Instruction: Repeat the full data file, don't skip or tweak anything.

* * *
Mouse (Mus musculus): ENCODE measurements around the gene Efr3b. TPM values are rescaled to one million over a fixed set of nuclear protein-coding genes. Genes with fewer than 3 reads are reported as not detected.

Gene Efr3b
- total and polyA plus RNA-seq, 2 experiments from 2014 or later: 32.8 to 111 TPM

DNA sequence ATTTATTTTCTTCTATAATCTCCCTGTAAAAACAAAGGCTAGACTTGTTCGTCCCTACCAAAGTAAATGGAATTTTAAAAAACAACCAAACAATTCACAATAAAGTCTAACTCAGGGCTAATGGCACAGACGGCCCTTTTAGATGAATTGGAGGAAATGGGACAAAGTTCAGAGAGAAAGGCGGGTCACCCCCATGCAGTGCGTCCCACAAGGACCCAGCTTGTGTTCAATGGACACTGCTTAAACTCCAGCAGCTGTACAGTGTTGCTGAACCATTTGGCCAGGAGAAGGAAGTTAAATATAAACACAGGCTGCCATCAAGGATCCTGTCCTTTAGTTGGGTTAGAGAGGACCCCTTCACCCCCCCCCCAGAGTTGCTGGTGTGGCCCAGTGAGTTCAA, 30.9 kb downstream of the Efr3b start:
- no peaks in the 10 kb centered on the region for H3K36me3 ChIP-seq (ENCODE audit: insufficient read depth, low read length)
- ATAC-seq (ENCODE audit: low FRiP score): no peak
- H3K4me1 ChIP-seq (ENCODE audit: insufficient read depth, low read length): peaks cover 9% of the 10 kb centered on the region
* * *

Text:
Mouse (Mus musculus): ENCODE measurements around the gene Efr3b. TPM values are rescaled to one million over a fixed set of nuclear protein-coding genes. Genes with fewer than 3 reads are reported as not detected.

Gene Efr3b
- total and polyA plus RNA-seq, 2 experiments from 2014 or later: 32.8 to 111 TPM

DNA sequence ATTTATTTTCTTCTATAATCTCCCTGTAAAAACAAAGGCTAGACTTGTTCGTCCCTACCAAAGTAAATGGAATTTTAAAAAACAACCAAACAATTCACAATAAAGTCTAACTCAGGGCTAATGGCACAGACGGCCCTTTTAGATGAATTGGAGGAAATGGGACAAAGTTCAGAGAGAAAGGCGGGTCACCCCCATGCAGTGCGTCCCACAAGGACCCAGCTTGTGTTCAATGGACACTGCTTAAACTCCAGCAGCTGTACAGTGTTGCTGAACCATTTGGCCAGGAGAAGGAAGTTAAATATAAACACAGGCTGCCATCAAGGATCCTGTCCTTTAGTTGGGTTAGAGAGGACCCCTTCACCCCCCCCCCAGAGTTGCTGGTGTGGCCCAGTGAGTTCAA, 30.9 kb downstream of the Efr3b start:
- no peaks in the 10 kb centered on the region for H3K36me3 ChIP-seq (ENCODE audit: insufficient read depth, low read length)
- ATAC-seq (ENCODE audit: low FRiP score): no peak
- H3K4me1 ChIP-seq (ENCODE audit: insufficient read depth, low read length): peaks cover 9% of the 10 kb centered on the region